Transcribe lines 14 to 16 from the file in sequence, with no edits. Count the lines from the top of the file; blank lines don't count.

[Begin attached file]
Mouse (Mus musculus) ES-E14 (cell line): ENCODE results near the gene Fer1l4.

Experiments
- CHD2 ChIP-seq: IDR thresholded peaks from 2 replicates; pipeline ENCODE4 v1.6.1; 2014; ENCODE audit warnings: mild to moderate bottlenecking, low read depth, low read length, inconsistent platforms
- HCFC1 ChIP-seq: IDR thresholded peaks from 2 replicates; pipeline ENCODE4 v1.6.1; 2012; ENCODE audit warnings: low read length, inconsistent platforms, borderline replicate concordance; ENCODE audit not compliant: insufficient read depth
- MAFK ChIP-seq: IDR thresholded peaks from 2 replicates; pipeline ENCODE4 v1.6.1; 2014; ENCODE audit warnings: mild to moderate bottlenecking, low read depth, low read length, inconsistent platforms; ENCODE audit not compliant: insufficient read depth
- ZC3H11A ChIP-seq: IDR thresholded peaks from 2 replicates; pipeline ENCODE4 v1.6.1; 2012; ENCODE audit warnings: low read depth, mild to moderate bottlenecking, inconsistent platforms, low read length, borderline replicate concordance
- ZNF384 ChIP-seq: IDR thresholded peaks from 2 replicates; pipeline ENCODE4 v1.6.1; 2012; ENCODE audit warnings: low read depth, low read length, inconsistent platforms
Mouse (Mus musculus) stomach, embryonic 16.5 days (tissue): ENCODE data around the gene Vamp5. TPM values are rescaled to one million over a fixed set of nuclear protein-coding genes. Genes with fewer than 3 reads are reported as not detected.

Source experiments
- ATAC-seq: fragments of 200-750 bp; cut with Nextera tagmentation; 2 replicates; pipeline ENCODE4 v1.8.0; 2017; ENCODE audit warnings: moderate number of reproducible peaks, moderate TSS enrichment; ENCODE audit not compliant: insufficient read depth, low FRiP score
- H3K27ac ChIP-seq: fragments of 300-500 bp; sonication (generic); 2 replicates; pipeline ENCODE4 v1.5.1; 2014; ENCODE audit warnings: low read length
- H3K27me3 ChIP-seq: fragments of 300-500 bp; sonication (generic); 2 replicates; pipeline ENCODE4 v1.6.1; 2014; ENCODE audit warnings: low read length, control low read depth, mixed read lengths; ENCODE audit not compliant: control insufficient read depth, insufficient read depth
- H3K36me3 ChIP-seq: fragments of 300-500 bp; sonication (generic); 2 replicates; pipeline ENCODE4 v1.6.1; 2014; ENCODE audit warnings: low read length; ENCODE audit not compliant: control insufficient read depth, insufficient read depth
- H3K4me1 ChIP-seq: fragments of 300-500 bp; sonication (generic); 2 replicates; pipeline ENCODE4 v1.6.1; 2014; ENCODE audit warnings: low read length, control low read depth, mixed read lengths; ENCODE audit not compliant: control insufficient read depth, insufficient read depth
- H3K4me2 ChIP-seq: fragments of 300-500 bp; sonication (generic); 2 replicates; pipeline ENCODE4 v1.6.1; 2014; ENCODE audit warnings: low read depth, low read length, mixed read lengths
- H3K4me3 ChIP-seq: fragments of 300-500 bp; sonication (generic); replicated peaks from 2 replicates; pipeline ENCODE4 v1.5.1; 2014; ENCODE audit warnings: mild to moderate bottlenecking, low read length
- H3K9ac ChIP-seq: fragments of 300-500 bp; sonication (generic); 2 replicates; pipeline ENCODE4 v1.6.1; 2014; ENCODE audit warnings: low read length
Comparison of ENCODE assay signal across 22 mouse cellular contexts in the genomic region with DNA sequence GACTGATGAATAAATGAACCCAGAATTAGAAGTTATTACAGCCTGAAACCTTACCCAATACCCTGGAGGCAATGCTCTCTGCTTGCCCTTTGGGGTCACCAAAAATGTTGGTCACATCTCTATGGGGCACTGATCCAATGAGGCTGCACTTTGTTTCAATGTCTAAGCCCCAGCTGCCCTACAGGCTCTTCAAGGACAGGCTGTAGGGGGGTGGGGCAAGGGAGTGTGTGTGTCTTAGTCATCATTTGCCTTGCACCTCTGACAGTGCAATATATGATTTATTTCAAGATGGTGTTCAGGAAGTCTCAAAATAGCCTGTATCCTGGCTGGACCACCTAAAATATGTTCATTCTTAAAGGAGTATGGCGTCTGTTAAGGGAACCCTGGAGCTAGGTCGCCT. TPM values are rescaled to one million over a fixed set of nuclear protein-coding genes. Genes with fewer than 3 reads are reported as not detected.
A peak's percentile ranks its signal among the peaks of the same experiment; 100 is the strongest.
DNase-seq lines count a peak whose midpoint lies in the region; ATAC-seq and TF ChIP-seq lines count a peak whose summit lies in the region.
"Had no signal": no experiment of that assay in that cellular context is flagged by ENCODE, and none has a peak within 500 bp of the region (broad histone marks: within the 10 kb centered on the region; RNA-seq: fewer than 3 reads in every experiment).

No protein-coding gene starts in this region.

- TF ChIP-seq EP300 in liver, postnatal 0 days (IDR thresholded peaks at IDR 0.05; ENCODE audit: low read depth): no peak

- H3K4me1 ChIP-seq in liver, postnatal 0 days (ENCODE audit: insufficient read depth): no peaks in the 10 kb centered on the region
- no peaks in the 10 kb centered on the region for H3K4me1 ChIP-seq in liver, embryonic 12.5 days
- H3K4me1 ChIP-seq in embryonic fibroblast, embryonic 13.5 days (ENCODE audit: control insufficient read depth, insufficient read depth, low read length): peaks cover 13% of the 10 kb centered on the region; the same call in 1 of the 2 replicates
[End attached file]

- H3K4me1 ChIP-seq: fragments of 300-500 bp; sonication (generic); 2 replicates; pipeline ENCODE4 v1.6.1; 2014; ENCODE audit warnings: low read length, control low read depth, mixed read lengths; ENCODE audit not compliant: control insufficient read depth, insufficient read depth
- H3K4me2 ChIP-seq: fragments of 300-500 bp; sonication (generic); 2 replicates; pipeline ENCODE4 v1.6.1; 2014; ENCODE audit warnings: low read depth, low read length, mixed read lengths
- H3K4me3 ChIP-seq: fragments of 300-500 bp; sonication (generic); replicated peaks from 2 replicates; pipeline ENCODE4 v1.5.1; 2014; ENCODE audit warnings: mild to moderate bottlenecking, low read length